Carbon to Rock Option Studio

The Earth’s formation over the course of millions of years lives in a fluid state of change. Its continental crust holds the histories of the globe. Its evolution presents itself in the shape of geological landscapes that maintain and hold the biological societies that allow the systems of life to continue forward. The evolution of volcanos, a rupture of the planet’s crust, is a slow process that is essential to the creation of coral reefs, underwater habitats vital to the biodiversity of marine animals that we, as humans, have utilized as nutritional sustenance and economic commodities. Volcanos also stand as the habitat to many people who refuse to leave its perimeters due their cultural and religious ties to the land and its ability to sustain their ways of life through the nutritional ash deposits of each eruption.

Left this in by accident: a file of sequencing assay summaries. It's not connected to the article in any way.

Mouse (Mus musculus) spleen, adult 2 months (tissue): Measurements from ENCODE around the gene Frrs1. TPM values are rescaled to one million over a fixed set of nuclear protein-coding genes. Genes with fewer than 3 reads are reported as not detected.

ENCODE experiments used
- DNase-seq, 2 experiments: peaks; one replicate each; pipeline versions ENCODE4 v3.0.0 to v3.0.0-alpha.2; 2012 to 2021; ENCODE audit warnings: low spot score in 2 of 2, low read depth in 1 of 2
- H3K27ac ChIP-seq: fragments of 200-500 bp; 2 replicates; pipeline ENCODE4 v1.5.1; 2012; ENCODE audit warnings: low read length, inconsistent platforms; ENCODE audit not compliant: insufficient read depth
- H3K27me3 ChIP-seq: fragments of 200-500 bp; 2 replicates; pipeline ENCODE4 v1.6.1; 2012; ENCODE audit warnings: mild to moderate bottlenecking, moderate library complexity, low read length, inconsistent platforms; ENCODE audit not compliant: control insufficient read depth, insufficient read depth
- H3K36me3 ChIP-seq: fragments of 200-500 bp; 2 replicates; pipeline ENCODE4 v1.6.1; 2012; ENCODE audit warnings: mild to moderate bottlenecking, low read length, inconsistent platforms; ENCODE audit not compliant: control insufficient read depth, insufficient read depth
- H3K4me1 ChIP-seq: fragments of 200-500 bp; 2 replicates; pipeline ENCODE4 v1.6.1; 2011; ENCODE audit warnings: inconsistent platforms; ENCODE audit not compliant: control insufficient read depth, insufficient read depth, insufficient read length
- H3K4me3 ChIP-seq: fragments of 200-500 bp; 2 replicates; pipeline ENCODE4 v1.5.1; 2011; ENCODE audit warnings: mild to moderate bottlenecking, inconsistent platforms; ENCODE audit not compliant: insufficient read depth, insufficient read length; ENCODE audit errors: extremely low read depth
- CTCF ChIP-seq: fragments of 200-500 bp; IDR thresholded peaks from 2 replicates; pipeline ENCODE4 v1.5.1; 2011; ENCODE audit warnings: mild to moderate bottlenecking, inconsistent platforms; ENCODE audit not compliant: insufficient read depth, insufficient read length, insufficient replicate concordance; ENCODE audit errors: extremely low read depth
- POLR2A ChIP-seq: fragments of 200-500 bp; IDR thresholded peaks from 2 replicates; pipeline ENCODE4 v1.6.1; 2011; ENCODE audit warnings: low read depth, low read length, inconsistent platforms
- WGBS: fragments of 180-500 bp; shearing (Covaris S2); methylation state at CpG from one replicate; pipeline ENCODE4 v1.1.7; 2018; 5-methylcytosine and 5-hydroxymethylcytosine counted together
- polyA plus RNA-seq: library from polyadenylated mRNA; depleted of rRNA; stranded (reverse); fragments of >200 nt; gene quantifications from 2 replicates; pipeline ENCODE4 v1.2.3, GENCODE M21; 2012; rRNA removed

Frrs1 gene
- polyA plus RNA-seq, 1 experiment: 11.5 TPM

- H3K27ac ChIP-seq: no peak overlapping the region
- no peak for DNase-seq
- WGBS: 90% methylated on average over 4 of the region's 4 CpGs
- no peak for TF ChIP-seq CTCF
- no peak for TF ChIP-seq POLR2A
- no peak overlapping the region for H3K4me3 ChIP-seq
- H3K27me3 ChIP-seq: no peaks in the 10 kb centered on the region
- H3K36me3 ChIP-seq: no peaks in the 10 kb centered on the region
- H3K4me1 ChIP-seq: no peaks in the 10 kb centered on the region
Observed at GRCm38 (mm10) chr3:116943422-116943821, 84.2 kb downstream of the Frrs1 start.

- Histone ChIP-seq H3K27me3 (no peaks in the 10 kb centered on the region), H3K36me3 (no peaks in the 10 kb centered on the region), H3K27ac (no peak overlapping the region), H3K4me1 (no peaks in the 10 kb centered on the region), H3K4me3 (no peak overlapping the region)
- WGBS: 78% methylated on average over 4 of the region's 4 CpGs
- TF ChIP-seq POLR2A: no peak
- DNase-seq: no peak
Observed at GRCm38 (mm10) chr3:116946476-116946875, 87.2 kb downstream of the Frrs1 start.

The Earth’s global average temperature continues to increase amidst the current practices we continue to tread on that result in high GHG emissions. This eventually leads to an increase of CO2 concentrations within ocean territories, where ocean acidification becomes and inevitable predator to sea creatures in that it prevents coral and other marine animals from forming their essential calcium carbonate protective skeletal structures. In order to combat the exponential increase of the Earth’s temperature, a feat detrimental to the conservation of human and animal spaces, a refined practice of carbon sequestration, transfer, and storage must be incorporated into industries and the daily lives of humans. This project seeks to respond to these global issues through an architectural intervention that pushes into light the technologies of bioscience to incrementally reduce GHG emissions through the storage of CO2 in designed super-plants incorporated into the existing agricultural landscapes at the foothills of volcanos present throughout the world. Additionally, it values the protection and conservation of the indigenous populations that live remotely on these volcanos in the faith that the land can maintain their own closed cycles of life.